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The Impact of Lockdown on the British Education Segment: What is the Exit Strategy?


Prolonged effects of the coronavirus lockdown are taking a heavy toll on multiple industries across the United Kingdom, with hospitality, construction and education being among the worst hit sectors. As both the number of Covid-19 related deaths and the millions of pounds lost amidst the halted economy begin to rise higher with each passing day, the UK is in need of an exit strategy that can mitigate both. Below we discuss the impact and possible options.

British Education Segment Could be Facing a Reduction of 90% in Output

The United Kingdom has long been one of the most profound nations across the globe for pursuing higher education. A large percentage of the world’s most revered, top universities such as the University of Oxford, Leeds University and Nottingham Trent University among others, are located in the UK. Unfortunately, even the most respected British educational institutes are not going to be spared from losses incurred on account of the necessary lockdown. In fact, in accordance with an official report presented by the Office for Budget Responsibility (OBR), the entire education sector is set to suffer a -90% decrease in its output this quarter (Q2).

Loss of Foreign Students Outside the EU Zone will Cost the UK £6.9 Billion

As students from China, India and various other non-European nations had to cancel their enrolment options this spring, it has been estimated that the total loss in output will amount to £6.9 billion between April and June (Q2). Huge as the losses are, more British students will get the opportunity to study in one of the top universities on account of those empty seats. British nationals can browse the list at to find out which ones are the top universities in the UK right now, and which ones are still accepting applications in multiple departments. Although the impact on the British education sector economy has been hard this year so far, more British students can use this gap to pursue higher education in some of their own top universities.

Photo by Martin Sanchez on Unsplash

Hospitality Could Lose 85% in its Total Output this Quarter

The entire hospitality business, which includes restaurants, bars, nightclubs, cafés, diners, hotels, resorts, etc. are predicted to lose over 85% of their revenue this quarter. Although on paper that looks comparatively better than how hard education has been hit, the situation could be even worse for hospitality in the long term.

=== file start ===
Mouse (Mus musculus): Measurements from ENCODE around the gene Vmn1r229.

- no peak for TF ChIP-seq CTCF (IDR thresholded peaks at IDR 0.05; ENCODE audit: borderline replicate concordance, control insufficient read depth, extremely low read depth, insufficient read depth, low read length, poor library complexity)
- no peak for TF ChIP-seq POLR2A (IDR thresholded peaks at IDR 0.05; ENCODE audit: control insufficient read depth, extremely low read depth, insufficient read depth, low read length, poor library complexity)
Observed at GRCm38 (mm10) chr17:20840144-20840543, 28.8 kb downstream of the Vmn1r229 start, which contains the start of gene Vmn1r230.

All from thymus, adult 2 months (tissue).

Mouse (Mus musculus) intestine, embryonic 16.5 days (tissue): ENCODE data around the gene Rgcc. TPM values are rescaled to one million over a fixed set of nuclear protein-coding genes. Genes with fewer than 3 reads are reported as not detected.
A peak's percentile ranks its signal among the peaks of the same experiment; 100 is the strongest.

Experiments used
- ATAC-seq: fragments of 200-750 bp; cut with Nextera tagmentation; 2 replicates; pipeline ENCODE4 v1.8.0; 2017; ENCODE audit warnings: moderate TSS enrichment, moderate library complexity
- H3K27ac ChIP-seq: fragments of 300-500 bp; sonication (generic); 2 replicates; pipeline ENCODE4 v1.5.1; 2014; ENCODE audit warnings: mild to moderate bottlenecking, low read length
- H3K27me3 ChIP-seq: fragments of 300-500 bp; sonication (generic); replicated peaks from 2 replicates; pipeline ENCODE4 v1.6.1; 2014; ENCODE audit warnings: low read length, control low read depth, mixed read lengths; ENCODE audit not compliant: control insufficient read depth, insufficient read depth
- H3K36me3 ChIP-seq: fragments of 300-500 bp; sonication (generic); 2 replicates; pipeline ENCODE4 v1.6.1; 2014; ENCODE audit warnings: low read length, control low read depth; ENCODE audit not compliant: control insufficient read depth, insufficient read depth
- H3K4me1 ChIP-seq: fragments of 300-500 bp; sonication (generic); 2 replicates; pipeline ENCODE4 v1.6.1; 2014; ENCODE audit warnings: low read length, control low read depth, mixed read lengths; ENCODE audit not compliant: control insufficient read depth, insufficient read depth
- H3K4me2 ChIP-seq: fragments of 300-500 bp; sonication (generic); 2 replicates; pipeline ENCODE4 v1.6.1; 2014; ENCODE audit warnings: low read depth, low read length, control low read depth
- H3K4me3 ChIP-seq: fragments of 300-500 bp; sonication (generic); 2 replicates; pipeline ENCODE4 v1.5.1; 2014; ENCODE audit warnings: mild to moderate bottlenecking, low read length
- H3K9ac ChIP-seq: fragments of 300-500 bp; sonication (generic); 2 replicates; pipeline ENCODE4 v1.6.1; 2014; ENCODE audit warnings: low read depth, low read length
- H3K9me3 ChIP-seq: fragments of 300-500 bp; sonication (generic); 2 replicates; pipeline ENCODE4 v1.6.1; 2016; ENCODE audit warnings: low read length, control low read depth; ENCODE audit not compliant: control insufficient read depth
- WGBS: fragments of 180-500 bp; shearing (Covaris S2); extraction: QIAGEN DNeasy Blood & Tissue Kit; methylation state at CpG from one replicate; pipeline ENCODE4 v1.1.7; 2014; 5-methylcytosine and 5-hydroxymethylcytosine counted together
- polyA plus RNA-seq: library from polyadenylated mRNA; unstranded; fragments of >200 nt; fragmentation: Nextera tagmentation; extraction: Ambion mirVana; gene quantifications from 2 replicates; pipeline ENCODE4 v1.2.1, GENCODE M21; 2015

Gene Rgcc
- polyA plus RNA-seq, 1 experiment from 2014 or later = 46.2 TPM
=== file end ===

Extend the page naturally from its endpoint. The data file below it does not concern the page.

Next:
Unlike schools, colleges and universities, the effects of the novel coronavirus epidemic will continue to affect food and lodging for the foreseeable future. The loss of foreign tourism in the UK will further contribute to the industry’s dismal condition for quite some time. Classes will either resume in small numbers, or they will be conducted over the internet, but travelling and socialising are both going to have a lot of catching up to do in 2021/22. As for now, closing off the Furlough Scheme in July could see millions lose their jobs in hospitality.

An Exit Strategy Could be in Development: The Two-Tier Approach

According to a recent report, the UK could be devising a two-tier strategy to slowly exit out of the lockdown. The two tiers are called Segmenting and Shielding, which are to be implemented based on a citizen’s vulnerability to the Covid-19 virus.

Also described as the Risk Group strategy, multiple risk groups are to be created within the national population, based on the following criteria:

  • Medical history
  • Healthcare and medicinal needs
  • Age
  • Fitness level
  • Susceptibility


Young and healthy adults, as well as older children without any health complications will be getting the most freedom if the two-tier strategy is indeed adopted by the UK government. At the same time, older adults, seniors and vulnerable individuals of all age who are diagnosed with conditions that make them particularly susceptible to the virus’s deadly effects will not be allowed the same freedom, in order to save their own lives and that of others around them.


In addition to restricting the at-risk groups, non-risk individuals with at-risk family members will also have to practice similar restrictive cautions in order to shield the at-risk individuals near them. Naturally, this will apply to healthcare professionals in particular, irrespective of their non-risk/at-risk status as an individual.

Education needs government funding desperately right now, and the entire economy needs the lockdown to be lifted as soon as possible. The Risk Group strategy could allow that to happen, albeit with plenty of restrictive measures in place to prevent an even higher rate of infection. It remains to be seen whether the government does indeed adopt it with any rate of success. Nevertheless, the world’s biggest hopes now lie in the fast development of a vaccine, which is expected to be ready by the end of 2020.

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